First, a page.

Design of an Efficient Stability Programme -Bracketing and Matrixing
WHAT GUIDELINES EXIST?
We will focus mostly on the following guideline:
Q1D Bracketing and Matrixing Designs for Stability Testing of Drug Substances and Products (2003.2.7)
FULL STUDY DESIGN
Key factors such as batch, strength, package size and fill can affect the specification attribute.
In addition to how the specification attribute may change with storage, these factors may have to be taken into consideration. For example if the % label claim is to considered in 3 batches and at 2 strengths then there is a total of 3 X 2 = 6 combinations. Each of these combinations may have to be monitored at each of 8 time points i.e. [0,3,6,9, 12, 18,24,36] months. Such a full study design would require at least 6 X 8 assays!
Requirements are specified in ICH Q1D A design in which samples for every factor combination are not tested at all time points. Two types of reduced design; “bracketing and “matrixing”. Can be applied to most types of drug products. For drug substances (APIs), matrixing is of limited applicability and bracketing is not generally applicable.
REDUCED BRACKETING DESIGN
Bracketed designs are such that only samples at the extremes of certain design factors are tested at all times. This leads to economy on assay determinations but care must be taken as such reduced designs make assumptions that the assays either only increase or only decrease between the extremes. As an example lets look at the % label claim for three batches at 3 strengths and 3 container sizes. A full design would require 3 X 3 X 3 = 27 assays at any one time point.
A bracketed design using the extremes could reduce the design to only 12 assays:
|Batch||1 2 3||1 2 3||1 2 3|
|Small Container||T T T||— — —||T T T|
|Medium Container||— — —||— — —||— — —|
|Large Container||T T T||— — —||T T T|
Where ‘T’ denotes assay test and ‘–‘ denotes no assay test. This is a big saving on the number of assays to be undertaken but we would need to be confident that nothing unusual happens at the medium levels!
Bracketed designs can be applied as follows:
- To studies with multiple strengths of identical or closely related formulations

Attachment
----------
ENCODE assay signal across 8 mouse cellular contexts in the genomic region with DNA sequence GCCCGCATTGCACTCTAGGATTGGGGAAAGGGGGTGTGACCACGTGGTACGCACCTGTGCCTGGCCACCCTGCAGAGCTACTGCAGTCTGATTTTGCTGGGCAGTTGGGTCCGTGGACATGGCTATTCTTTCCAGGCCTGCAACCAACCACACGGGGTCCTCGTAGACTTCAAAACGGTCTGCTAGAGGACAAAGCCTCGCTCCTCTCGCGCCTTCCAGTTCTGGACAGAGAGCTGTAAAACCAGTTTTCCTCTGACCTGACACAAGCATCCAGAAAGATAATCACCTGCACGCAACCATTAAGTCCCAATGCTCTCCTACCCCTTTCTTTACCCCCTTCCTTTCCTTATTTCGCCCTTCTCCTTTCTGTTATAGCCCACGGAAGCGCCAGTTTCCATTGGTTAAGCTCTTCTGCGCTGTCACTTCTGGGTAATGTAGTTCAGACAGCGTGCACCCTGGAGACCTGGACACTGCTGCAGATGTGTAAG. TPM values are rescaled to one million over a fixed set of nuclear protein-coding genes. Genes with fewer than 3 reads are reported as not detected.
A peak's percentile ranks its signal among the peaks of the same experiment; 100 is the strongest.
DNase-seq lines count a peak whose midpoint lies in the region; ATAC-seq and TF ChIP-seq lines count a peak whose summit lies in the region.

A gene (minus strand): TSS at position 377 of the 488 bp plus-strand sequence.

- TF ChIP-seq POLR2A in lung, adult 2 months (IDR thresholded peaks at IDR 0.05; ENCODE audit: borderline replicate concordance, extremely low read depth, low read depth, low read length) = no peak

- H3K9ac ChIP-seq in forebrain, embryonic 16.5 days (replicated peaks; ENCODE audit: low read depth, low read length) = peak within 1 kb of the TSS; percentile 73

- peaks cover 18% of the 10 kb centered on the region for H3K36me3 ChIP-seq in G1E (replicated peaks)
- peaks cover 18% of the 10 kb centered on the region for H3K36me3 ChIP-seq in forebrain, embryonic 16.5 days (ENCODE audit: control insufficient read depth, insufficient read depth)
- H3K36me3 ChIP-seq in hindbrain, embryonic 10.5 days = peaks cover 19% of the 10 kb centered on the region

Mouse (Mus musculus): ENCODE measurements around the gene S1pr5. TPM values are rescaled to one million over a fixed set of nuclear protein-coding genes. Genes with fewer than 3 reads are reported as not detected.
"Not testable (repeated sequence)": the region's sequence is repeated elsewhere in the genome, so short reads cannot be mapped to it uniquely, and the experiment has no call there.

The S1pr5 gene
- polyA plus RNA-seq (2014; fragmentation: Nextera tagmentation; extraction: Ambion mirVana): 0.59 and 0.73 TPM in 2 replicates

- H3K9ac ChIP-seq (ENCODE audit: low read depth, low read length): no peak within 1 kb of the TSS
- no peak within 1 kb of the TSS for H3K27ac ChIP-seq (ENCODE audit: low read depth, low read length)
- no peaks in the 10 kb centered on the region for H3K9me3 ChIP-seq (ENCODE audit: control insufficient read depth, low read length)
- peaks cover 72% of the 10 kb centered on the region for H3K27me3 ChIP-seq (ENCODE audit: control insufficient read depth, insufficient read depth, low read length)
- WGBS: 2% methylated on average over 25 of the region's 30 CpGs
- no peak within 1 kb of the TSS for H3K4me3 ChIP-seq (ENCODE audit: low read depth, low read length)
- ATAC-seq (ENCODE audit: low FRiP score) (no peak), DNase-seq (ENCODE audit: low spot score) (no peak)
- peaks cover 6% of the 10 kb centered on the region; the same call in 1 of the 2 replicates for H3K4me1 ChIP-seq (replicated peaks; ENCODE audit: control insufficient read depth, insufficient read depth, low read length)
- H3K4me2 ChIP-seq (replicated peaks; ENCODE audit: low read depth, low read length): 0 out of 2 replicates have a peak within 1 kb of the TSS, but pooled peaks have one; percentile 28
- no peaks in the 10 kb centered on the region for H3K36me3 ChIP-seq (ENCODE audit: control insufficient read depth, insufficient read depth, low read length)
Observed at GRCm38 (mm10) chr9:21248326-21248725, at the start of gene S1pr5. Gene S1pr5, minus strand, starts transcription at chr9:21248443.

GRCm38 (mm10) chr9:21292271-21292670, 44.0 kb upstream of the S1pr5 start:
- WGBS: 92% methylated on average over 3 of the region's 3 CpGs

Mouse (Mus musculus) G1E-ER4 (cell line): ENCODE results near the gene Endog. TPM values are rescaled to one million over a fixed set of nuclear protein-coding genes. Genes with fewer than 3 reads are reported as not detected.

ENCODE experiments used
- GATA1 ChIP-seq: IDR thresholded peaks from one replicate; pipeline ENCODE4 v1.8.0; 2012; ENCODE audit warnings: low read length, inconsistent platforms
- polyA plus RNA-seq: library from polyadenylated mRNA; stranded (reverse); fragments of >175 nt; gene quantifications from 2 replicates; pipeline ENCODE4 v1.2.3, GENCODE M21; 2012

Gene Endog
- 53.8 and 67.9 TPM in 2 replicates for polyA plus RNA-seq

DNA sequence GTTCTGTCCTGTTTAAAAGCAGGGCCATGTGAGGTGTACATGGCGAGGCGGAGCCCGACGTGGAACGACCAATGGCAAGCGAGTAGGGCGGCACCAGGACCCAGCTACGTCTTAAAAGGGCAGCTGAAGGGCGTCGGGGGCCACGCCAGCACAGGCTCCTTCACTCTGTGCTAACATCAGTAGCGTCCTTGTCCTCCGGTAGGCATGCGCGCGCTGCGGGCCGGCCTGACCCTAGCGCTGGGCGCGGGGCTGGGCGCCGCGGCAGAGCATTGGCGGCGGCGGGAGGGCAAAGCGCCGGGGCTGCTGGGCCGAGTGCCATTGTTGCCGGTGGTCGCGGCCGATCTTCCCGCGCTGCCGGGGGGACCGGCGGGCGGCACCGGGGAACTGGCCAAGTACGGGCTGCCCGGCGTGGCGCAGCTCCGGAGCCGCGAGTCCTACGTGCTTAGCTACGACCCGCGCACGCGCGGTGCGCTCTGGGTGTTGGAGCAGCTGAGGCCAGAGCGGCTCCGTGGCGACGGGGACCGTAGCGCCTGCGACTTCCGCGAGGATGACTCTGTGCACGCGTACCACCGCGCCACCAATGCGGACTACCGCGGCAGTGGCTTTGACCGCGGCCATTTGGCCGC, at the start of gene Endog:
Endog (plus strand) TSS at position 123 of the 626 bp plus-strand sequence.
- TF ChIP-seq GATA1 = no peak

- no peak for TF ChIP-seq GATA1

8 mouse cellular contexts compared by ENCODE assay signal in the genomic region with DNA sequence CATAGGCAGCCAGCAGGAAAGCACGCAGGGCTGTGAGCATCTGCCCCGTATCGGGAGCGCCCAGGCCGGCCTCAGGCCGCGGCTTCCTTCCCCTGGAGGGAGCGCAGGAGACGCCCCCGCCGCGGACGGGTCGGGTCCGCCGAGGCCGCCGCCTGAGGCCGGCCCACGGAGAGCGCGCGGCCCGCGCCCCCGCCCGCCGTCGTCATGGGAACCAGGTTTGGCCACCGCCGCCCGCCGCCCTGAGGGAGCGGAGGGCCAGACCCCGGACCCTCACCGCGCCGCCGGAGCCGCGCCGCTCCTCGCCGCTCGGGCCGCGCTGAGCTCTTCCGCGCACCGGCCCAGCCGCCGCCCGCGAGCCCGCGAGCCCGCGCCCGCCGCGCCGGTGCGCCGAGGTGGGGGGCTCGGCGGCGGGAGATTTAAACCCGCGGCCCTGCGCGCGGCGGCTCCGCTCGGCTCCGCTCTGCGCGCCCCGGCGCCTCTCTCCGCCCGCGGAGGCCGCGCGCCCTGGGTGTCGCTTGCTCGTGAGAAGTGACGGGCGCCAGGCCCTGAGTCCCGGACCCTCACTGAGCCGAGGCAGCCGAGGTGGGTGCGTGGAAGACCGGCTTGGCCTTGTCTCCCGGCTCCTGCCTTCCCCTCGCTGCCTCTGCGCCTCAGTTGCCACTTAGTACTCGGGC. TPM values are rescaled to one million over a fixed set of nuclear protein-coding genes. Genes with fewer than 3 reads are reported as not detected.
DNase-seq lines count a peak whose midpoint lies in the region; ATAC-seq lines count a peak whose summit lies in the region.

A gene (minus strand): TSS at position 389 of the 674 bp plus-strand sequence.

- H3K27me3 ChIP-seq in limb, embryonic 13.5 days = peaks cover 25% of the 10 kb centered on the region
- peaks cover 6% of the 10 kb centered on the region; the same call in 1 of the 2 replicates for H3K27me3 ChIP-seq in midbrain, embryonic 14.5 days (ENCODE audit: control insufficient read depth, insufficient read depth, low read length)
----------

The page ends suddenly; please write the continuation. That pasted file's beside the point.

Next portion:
- To studies of the same container closure system where either container size or fill varies while the other remains constant
- If both container size and fill vary; take care in selecting extremes (ICH 01 D 220.127.116.11)
REDUCED MATRIXING DESIGN
Matrixing designs are such that only a subset of all possible factor combinations may be collected at particular time points. At a subsequent time point a different subset of factor combinations are normally collected. Care must be taken in selecting the samples for testing to ensure the design is balanced and representative.
It is recommended that:
- All factor combinations are collected at the start and end time points
- All factor combinations be tested at 12 months, or the most recent time point when all full-term data are unavailable before review
- Data should be available from at least three time points during the first 12 months
A matrix design with one half reduction on time points:
|Time point (months)||0||3||6||9||12||18||24||36|
|Strength Low||Half Data Collected||Half Data Collected|
|Strength High||All Data Collected||All Data Collected||All Data Collected|
Where ‘T’ denotes assay test and ‘–‘ denotes no assay test.
Matrixing designs are applicable if:
- Previous data indicates predictable product stability
- Previous data exhibit moderate variability
- They are of appropriate statistical design
At first you will find it easier to use a full design. Use a bracket design when you are confident that nothing unusual happens between extremes. Use the matrix design to cut down on numbers of assays at each time point. Read the ICH Guidelines. These are not easy because of the many different factors that can effect storage and shelf life but after repeated reading it should fall into place.